Part 3: JSON Parsing

Parse the response from the API call into something meaningful.

Generate Plot function

Because we love data visualization, and couldn’t get enough of matplotlib, let’s see what we can produce with the combination of CPI data and platform prices from Giantbomb!

We’ll need to add import statements for both matplotlib and numpy like in our previous tutorial:

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import matplotlib.pyplot as plt
import numpy as np

Now for the generate_plot function (outside of the GiantbombAPI class), we’ll take in the yielded platforms, as well as an output file so we can save our constructed plot (instead of just plt.show()).

Comments on the process are inline:

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def generate_plot(platforms, output_file):
    """Generates a bar chart out of the given platforms and writes the output
    into the specified file as PNG image.

    """
    # First off we need to convert the platforms in a format that can be
    # attached to the 2 axis of our bar chart. "labels" will become the
    # x-axis and "values" the value of each label on the y-axis:
    labels = []
    values = []
    for platform in platforms:
        name = platform['name']
        adapted_price = platform['adjusted_price']
        price = platform['original_price']

        # Skip prices higher than 2000 USD simply because it would make the
        # output unusable.
        if price > 2000:
            continue

        # If the name of the platform is too long, replace it with the
        # abbreviation. list.insert(0, val) inserts val at the beginning of
        # the list.
        if len(name) > 15:
            name = platform['abbreviation']
        labels.insert(0, u"{0}\n$ {1}\n$ {2}".format(name, price,
                                                     round(adjusted_price, 2)))
        values.insert(0, adapted_price)

    # Let's define the width of each bar and the size of the resulting graph.
    width = 0.3
    ind = np.arange(len(values))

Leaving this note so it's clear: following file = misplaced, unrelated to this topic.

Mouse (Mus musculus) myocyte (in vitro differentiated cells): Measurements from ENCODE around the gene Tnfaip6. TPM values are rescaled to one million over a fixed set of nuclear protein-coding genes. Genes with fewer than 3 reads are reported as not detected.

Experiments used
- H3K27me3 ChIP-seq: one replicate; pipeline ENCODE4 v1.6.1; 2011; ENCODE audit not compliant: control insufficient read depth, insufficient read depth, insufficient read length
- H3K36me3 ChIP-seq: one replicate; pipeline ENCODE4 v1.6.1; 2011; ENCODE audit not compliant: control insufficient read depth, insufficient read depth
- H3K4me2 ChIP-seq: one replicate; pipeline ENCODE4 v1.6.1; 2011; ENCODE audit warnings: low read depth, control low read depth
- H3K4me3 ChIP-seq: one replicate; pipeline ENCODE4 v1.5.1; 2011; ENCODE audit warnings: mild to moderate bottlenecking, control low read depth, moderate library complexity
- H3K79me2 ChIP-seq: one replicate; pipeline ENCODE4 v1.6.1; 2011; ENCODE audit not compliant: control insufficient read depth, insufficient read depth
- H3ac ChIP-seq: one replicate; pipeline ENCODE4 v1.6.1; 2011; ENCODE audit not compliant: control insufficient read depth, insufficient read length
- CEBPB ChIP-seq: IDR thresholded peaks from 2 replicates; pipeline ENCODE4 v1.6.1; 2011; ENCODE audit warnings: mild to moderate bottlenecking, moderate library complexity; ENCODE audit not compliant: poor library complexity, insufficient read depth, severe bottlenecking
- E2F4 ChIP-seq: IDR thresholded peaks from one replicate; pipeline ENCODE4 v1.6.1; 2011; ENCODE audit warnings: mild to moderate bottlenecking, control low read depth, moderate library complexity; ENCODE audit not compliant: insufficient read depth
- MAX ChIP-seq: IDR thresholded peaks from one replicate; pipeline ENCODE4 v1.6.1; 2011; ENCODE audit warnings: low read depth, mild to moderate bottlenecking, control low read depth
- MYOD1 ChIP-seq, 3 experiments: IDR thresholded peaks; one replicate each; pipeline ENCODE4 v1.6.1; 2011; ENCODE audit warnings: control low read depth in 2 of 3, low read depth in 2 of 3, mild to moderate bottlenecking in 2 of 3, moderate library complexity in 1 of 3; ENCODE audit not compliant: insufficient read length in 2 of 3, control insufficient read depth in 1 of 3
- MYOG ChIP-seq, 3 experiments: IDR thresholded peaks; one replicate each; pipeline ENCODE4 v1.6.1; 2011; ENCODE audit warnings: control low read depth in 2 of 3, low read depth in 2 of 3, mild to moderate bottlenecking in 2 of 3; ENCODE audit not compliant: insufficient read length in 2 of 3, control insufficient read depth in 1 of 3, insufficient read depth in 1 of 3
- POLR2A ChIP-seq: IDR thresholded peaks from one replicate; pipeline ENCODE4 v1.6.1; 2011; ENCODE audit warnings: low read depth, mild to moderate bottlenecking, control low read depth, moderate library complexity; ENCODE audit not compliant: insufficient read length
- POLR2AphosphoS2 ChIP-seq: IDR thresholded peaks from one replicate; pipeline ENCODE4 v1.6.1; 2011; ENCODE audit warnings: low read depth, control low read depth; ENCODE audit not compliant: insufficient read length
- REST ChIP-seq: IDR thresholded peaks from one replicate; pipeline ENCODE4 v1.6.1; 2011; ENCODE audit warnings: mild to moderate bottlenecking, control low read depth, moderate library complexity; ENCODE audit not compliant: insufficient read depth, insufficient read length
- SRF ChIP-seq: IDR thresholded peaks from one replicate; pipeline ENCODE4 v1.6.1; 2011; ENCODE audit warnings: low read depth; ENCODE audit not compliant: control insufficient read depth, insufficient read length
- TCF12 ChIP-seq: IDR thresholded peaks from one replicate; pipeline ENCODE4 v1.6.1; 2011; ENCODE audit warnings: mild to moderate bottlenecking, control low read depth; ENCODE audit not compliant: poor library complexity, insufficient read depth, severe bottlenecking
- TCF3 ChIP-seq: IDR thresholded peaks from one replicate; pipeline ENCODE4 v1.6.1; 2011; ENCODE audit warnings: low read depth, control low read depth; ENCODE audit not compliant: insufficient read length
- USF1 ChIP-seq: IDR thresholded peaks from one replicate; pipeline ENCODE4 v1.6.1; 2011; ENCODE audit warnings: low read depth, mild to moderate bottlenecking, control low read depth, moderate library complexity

fig = plt.figure(figsize=(len(labels) * 1.8, 10))

    # Generate a subplot and put our values onto it.
    ax = fig.add_subplot(1, 1, 1)
    ax.bar(ind, values, width, align='center')

    # Format the X and Y axis labels. Also set the ticks on the x-axis slightly
    # farther apart and give then a slight tilting effect.
    plt.ylabel('Adjusted price')
    plt.xlabel('Year / Console')
    ax.set_xticks(ind + 0.3)
    ax.set_xticklabels(labels)
    fig.autofmt_xdate()
    plt.grid(True)

    plt.savefig(output_file, dpi=72)

You can elect to have plt.show(dpi=72) instead of plt.savefig(output_file, dpi=72) if you do not want to save the file, and have the graph just pop up when running the script (or both!).

Generate CSV function

We can also make a function that takes the yielded data and produces a CSV file for us.

Let’s use a new library, tablib to help handle the CSV production. tablib, written in Python by the same author of requests that allows you to format the output of data into a tabular dataset (among other things).

We should add an import statement for it too:

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import tablib

Similiar to generate_plot function, we’ll take two parameters: platforms which is the yielded data from our API class, and output_file to save the formatted data where we want to. We use the tablib module to assign headers to a dataset, then append each item of our platform data to the dataset. Last, we write to a file that passed in as a parameter using the .csv method that tablib gives us. Comments on process are inline:

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def generate_csv(platforms, output_file):
    """Writes the given platforms into a CSV file specified by the output_file
    parameter.

    The output_file can either be the path to a file or a file-like object.

    """
    dataset = tablib.Dataset(headers=['Abbreviation', 'Name', 'Year', 'Price',
                                      'Adjusted price'])
    for p in platforms:
        dataset.append([p['abbreviation'], p['name'], p['year'],
                        p['original_price'], p['adjusted_price']])

    # If the output_file is a string it represents a path to a file which
    # we will have to open first for writing. Otherwise we just assume that
    # it is already a file-like object and write the data into it.
    if isinstance(output_file, basestring):
        with open(output_file, 'w+') as fp:
            fp.write(dataset.csv)
    else:
        output_file.write(dataset.csv)